The NBA Finals Are Officially Boring

The 2014 NBA playoffs have thus far seen an exciting brand of basketball that even fans of long-eliminated teams could appreciate. That ends now.
Hey, 6, haven't I seen you somewhere before? Photographer: Jesse D. Garrabrant/NBAE via Getty Images

The 2014 NBA playoffs have thus far featured back-and-forth contests with last-minute heroics and the prospect of major upsets in almost every round. The result has been an exciting brand of basketball that even fans of long-eliminated teams could appreciate.

That ends now.

The Miami Heat and San Antonio Spurs will meet up in a rematch of last year's final, a heavyweight bout between two league titans that you probably don't care about if you're not from Florida or Texas. There's no surprise here: These are the teams most people picked to win their respective conferences, both in preseason and postseason polls, because whatever happens in the regular season doesn't actually matter. And so we get the most boring final possible, thanks to the NBA's ability to fool us into thinking the league actually has parity.

To clarify, I'm not talking "parity" in the purest sense of the term. Yes, Miami and San Antonio are no New York and Los Angeles when it comes to market size, ranking 16th and 36th, respectively. And if you look at the New York Knicks, Los Angeles Lakers, Chicago Bulls and Boston Celtics, the fact that many of the richest teams from the biggest markets with dynastic histories were nowhere near the playoffs this year might cause you to conclude that the NBA doesn't throw favor to some teams over others.

But let's put this in perspective: The Heat are competing in their fourth straight finals, vying for the elusive three-peat. Meanwhile, the Spurs -- and Tim Duncan -- are no stranger to the big stage, either. Duncan and Spurs coach Gregg Popovich are looking for their fifth ring together. The Spurs and Lakers have combined to win 13 of the last 16 Western Conference titles. Since 1980, just nine teams have taken home the Larry O'Brien trophy. In the same time period, 16 NFL teams have won the Super Bowl and 16 NHL teams have won the Stanley Cup. And Major League Baseball -- the example we all like to tout as the enemy of equality, mostly because of the Yankees -- has had 20 different champions since 1980.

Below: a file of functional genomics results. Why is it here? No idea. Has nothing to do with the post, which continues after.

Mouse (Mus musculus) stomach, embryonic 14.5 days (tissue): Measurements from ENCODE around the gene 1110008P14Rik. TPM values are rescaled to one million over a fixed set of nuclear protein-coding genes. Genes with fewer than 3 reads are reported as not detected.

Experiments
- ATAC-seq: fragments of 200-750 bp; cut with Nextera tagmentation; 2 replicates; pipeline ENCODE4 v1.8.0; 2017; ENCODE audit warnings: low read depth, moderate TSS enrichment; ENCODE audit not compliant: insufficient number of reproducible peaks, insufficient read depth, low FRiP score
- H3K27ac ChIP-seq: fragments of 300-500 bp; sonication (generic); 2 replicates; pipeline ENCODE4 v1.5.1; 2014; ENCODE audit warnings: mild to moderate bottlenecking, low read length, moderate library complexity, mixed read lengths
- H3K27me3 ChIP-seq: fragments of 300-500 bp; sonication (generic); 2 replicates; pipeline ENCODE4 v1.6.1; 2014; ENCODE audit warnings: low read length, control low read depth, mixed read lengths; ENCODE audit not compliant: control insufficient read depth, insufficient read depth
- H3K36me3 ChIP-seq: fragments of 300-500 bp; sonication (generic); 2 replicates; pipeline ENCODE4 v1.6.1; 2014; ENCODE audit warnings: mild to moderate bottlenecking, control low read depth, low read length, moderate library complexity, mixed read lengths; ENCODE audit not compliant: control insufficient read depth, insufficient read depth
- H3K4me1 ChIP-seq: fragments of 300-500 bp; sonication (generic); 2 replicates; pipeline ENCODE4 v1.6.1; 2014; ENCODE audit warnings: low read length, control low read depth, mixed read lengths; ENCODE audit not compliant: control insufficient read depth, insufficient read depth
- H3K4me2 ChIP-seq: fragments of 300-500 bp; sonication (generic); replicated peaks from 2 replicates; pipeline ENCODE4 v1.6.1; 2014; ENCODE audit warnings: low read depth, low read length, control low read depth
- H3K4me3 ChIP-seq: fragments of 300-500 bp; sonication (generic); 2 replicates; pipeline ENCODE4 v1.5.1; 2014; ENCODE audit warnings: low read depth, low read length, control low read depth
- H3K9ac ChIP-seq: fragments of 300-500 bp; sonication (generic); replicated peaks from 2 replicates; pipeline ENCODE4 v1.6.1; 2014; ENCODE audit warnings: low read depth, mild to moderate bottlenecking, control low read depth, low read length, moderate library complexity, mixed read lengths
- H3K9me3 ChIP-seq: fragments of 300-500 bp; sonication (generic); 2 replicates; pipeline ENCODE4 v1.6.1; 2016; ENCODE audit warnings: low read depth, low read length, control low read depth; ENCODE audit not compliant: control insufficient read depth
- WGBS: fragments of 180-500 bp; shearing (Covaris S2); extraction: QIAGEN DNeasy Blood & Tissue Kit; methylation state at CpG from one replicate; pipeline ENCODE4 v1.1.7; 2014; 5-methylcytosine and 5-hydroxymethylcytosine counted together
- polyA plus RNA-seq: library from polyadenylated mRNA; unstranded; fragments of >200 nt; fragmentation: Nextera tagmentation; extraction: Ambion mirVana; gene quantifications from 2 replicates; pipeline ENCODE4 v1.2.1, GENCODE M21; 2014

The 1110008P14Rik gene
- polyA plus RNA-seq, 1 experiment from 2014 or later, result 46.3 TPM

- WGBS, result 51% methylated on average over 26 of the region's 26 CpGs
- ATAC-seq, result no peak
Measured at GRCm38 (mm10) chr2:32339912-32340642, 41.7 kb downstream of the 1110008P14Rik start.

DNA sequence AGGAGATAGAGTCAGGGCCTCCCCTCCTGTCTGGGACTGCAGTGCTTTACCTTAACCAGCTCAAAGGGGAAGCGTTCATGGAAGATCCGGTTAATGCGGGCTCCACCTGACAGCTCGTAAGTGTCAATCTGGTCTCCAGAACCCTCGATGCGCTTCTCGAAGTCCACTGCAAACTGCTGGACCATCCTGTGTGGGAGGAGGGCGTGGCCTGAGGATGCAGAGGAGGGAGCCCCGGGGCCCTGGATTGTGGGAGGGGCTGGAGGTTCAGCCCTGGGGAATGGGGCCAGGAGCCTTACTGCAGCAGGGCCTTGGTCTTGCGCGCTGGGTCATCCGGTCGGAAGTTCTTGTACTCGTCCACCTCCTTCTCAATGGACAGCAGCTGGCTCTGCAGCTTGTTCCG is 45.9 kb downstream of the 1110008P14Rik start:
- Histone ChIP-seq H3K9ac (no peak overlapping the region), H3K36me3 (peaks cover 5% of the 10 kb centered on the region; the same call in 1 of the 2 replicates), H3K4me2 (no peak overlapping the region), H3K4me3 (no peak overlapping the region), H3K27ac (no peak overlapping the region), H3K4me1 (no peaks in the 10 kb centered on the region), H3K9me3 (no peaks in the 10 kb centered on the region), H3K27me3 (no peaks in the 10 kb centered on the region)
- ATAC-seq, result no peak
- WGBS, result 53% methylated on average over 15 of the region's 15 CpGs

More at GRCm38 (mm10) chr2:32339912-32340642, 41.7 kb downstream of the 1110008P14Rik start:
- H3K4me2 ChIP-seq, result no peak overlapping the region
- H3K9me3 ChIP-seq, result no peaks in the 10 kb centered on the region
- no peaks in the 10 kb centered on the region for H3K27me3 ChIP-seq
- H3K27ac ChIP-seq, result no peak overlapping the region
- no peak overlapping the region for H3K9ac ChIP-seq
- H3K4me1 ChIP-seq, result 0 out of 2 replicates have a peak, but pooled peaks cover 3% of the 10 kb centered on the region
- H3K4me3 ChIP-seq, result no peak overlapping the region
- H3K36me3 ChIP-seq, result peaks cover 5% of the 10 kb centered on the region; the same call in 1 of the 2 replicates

Indeed, if you want exciting, unpredictable postseason action in June, you should switch over to hockey.

Parity was a big part of the discussion in the 2011 lockout, as owners fought for a hard salary cap and increased luxury tax, while players pushed to keep the soft cap. The compromise in the new Collective Bargaining Agreement was a harsher luxury tax while maintaining the soft cap and maximum salary restrictions on individual contracts. But that did little more than pay lip service to the idea of actually furthering competitive balance. Many agree that the way to do that would be to get rid of the individual restriction, to allow players to earn their fair market value, while maintaining the team cap. This would prevent the stockpiling of talent like we've seen with the Big Three in Miami; superstars such LeBron James would make what they're worth, leaving less money available to spend on support players.

For a league as superstar-driven as the NBA, those superstars should come at a premium, especially given the disparity between them. You wouldn't think of basketball as lacking in the talent pool, but take a look at the dropoff in Win Shares once you get past Kevin Durant and LeBron. There simply isn't enough top-level talent to go around.

This season highlighted another increasing problem in the parity discussion: the conference disparity. Never has the West's overall supremacy over the East been more apparent than now, with the Western Conference playoff bracket filled with winning teams while the Eastern Conference bracket was rounded out by the sub-.500 Atlanta Hawks. In April, Grantland's Kirk Goldsberry offered a solution to playoff seeding arbitrarily based on geography, advocating for true seeding based on regular-season record. That would at least give us more competitive match-ups and a higher chance for an upset than allowing teams like the Heat to coast through a top-heavy conference.

Until then, LeBron's famously haughty prediction that his Heat would win "Not one, not two, not three" titles will increasingly sound like a threat rather than a promise to those of us living outside of South Beach.

(Kavitha A. Davidson is a Bloomberg View columnist who writes about sports. Follow her on Twitter at @kavithadavidson.)

This column does not necessarily reflect the opinion of Bloomberg View's editorial board or Bloomberg LP, its owners and investors.